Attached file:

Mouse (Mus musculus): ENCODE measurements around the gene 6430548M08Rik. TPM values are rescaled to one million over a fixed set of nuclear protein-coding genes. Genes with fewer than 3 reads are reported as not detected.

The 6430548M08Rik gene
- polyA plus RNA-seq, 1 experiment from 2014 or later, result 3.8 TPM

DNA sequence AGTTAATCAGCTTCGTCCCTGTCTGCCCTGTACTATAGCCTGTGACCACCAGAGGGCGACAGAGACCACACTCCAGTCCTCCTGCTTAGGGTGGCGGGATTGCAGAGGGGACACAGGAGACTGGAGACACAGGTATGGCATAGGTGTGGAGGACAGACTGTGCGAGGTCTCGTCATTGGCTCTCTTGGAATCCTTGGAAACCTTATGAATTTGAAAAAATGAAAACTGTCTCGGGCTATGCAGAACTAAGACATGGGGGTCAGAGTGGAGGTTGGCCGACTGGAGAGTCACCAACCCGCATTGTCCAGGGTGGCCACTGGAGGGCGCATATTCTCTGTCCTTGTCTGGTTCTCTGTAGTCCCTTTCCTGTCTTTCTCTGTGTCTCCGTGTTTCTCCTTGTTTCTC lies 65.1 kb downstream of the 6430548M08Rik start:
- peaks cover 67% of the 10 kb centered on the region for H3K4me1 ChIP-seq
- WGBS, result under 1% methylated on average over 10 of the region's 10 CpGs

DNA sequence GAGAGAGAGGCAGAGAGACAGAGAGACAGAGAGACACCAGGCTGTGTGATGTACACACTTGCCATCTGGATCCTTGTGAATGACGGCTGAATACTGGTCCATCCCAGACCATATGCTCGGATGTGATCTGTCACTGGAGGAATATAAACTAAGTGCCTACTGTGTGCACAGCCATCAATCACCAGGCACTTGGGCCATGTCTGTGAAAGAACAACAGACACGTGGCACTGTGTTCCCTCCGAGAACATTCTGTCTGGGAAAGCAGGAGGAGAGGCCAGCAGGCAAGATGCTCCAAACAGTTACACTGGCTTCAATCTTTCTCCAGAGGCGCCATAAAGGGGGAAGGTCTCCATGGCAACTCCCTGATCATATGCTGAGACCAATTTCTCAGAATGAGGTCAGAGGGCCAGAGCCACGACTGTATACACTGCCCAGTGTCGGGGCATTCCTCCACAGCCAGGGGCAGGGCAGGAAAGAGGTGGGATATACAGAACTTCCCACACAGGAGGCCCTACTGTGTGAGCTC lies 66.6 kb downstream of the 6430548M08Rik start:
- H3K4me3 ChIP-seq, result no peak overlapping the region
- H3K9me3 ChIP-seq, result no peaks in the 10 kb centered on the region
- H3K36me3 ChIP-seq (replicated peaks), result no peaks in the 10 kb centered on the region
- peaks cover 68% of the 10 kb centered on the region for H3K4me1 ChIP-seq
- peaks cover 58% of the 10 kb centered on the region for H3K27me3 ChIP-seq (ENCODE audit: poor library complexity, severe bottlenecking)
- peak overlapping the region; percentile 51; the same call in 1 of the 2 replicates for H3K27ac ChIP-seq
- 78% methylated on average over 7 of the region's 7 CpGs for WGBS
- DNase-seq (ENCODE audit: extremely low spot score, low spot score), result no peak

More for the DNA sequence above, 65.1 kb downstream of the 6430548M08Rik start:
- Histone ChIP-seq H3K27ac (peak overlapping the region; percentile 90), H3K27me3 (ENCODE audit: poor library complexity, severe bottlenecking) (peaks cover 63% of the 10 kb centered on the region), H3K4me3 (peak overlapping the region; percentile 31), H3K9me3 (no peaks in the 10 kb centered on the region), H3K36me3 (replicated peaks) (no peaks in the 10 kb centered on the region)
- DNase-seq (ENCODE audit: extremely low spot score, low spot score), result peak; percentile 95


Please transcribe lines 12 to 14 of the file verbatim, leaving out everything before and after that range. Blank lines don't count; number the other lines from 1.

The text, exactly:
- peaks cover 58% of the 10 kb centered on the region for H3K27me3 ChIP-seq (ENCODE audit: poor library complexity, severe bottlenecking)
- peak overlapping the region; percentile 51; the same call in 1 of the 2 replicates for H3K27ac ChIP-seq
- 78% methylated on average over 7 of the region's 7 CpGs for WGBS